the cones, and got bored very quickly. They turned in their rings and left. A second group went to the other end of the room and tried their luck. They couldn’t get a single ring over the cones and became frustrated. They left feel- ing low. A third group of students assumed a distance of about 10-12 feet. They had a few hits and a few misses. With a bit of practice they increased the distance to 15, then 20 feet. They enjoyed the challenge and the growth experience related to it. While the researchers discovered achievement motiva-

tion, the students discovered that achievement motivation comes from setting challenging yet realistic goals.

IDEAS “We can’t graduate in self-motivation. It’s like eating or

bathing – it’s an ongoing process,” Zig Ziglar used to say. Ideas ignite and inspire action. Inspect new ideas. De- velop new ideas every day. Read positive books and listen to positive speakers. Keep a diary of motivating ideas in your car. If you write down only one motivating idea per day, you’ll have your own 365-page motivation book a year from now.

REWARDS Don’t rely on others to reward you for your actions.

Choose your own rewards. You can determine your financial income as well as your psychological income. Reward yourself with pride for a job well done. Say, “I’m proud of you.” Share your happiness with others. Write, “I’m happy” on a card, sign it and mail it, or keep it to look at next week. Treat yourself to an hour of “me time” without interrup-

tions to celebrate your victory over fear, your unexpected sale, or your handling of a tough complaint. Expect high expectations of yourself.

PARTICIPATION Participate in a cause that’s larger than you and you’ll find

two success forces: meaning and motivation. Like Olympic champions who enjoy the satisfaction of being part of the world’s best group of athletes and feel inspired by com- peting with the elite, you can benefit from the powers of meaning/motivation by participating in something larger than yourself. Look around yourself today. What are you participating in? What are you a part of? What part do you play? Re- member: You’re not isolated; you’re part of a great time in history. So benefit from the greatest advances in medical science and new technology humans have ever seen. You, as a sales professional, can contribute by participating with your life energy to the further progress of mankind. Partici- pate and you’ll be motivated to do your share.

PROGRESS The main reason people don’t feel motivated is this: They

don’t bother keeping track of their own progress. While they’re advancing, they may feel they’re going nowhere. Make it a daily habit to write down what you’ve done. It


will bring you closer to your goals. Measure the distance you’ve covered today, this week, this month. As you review your progress reports you become aware of how well your action plans are working for you. Your progress reports will become your own success laboratory and you’ll be motivated to repeat your own best perfor- mance more often. Sometimes I hear people say, “Positive thinking doesn’t work.” Many sales executives I’ve talked to have led me to the conclusion that it is not their knowledge of positive thinking that they have problems with, but their lack of knowledge and awareness of their own negative thoughts and how to manage them. Even the world-famous positive thinker, Dr. Norman Vin- cent Peale, admitted there hadn’t been a single day in his life where he hadn’t experienced negative thoughts. Every- one does. He compared the process of developing nega- tive thoughts to birds flying over our heads. He explained, “We cannot prevent birds from flying over our heads, but we can prevent them from building a nest in our hair.” Dr. Peale suggested that we all have the power to make a conscious choice about the kinds of thoughts we want to keep and allow to expand in our minds. To prove that point to yourself, try this exercise. Take a piece of paper (or sit at your computer) and list two problems you have experienced today – perhaps one of your customers can- celled an order. Next write the thoughts that automatically entered your mind as you were experiencing these problems. You might write: “This just isn’t my day!” or, “Why does this always happen to me?” or similar negative expressions. Thought management involves awareness and choice. The fact that you produced these thoughts automatically doesn’t mean you’ve got to accept them uncondition- ally. You don’t have to let them take root and grow like a strangling vine. You have a choice. You can let negative thoughts work against you or, like an inkblotter, you can absorb them and transform them into positive thoughts. By writing down thoughts that have been triggered by unexpected problems, you’ll increase your awareness of your current thought management habits. Also, the action of writing increases your ability to become the sovereign judge of any thought that enters your mind. Positive thinking can’t protect us from experiencing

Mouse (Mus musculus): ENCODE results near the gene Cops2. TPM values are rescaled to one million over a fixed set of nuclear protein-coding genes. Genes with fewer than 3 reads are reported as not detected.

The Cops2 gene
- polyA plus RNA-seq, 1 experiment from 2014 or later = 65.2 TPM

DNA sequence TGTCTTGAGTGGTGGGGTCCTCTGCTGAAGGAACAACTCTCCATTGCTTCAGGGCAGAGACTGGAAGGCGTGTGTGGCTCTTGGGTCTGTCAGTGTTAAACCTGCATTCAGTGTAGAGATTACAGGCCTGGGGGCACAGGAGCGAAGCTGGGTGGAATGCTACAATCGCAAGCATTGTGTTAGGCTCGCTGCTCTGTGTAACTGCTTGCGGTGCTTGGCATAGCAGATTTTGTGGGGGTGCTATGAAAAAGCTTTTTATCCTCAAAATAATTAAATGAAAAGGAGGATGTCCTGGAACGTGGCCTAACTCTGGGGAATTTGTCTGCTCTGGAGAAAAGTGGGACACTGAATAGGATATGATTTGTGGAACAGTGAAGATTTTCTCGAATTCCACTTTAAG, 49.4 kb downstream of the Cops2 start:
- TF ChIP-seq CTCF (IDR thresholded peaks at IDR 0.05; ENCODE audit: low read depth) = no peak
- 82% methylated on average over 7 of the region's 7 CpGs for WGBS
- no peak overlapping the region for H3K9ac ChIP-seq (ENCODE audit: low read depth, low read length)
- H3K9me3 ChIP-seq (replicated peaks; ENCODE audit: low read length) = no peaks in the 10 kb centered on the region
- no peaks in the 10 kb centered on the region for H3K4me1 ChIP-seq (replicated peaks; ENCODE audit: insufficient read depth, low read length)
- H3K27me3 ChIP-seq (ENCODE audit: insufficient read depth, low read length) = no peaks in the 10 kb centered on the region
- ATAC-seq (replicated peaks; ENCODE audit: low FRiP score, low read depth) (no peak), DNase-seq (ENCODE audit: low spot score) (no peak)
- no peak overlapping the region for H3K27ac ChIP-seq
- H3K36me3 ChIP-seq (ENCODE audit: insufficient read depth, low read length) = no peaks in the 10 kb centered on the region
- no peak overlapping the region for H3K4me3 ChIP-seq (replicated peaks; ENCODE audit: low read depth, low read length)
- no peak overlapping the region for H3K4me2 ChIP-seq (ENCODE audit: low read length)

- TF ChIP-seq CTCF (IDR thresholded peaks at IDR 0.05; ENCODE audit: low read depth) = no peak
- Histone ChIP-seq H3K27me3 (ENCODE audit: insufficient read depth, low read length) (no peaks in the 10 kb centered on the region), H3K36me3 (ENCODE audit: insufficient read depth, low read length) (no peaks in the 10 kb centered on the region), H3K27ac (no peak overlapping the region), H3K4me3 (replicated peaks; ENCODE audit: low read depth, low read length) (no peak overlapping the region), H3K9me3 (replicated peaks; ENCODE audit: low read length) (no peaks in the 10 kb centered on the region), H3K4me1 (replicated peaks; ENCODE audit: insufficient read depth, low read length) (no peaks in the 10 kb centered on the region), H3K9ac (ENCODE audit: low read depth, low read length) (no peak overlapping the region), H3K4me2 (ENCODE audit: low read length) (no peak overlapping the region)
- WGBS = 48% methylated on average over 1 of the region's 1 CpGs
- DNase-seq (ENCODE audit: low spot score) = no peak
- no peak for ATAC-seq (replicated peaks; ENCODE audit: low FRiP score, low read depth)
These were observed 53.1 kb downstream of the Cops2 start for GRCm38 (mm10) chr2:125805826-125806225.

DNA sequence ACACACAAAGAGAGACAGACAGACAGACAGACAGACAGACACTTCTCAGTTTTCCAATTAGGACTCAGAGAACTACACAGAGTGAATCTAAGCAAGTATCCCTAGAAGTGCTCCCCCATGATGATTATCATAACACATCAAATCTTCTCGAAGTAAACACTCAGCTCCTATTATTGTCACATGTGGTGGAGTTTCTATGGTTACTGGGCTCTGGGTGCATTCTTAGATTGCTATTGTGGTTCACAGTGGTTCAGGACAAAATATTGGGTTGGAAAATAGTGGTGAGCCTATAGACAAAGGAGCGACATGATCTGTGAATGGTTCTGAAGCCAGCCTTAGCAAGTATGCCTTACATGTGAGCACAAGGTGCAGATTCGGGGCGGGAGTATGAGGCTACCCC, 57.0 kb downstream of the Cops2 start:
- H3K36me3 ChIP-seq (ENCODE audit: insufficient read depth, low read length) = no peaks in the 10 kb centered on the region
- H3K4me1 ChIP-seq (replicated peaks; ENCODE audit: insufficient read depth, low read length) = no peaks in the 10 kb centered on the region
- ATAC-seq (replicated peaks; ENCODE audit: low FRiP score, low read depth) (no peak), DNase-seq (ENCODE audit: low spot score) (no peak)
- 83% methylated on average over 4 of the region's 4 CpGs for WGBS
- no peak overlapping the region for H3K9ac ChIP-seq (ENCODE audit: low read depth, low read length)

problems, but we can learn to see them as opportunities. What you will be one year from now depends on how

well you balance two areas of growth – professional and personal. Most salespeople devote an enormous amount of time developing themselves professionally by updating their knowledge and skills, and maintaining a burning de- sire to do well in their career. This is important. To use this professional growth, however, you must grow as a person. Goals, motivation, and positive thinking will focus your professional skills so you get the maximum success out of your energies. Remember: Your future isn’t one-dimensional; it holds no certainties. Your future holds nothing but potential. Don’t waste yours. 

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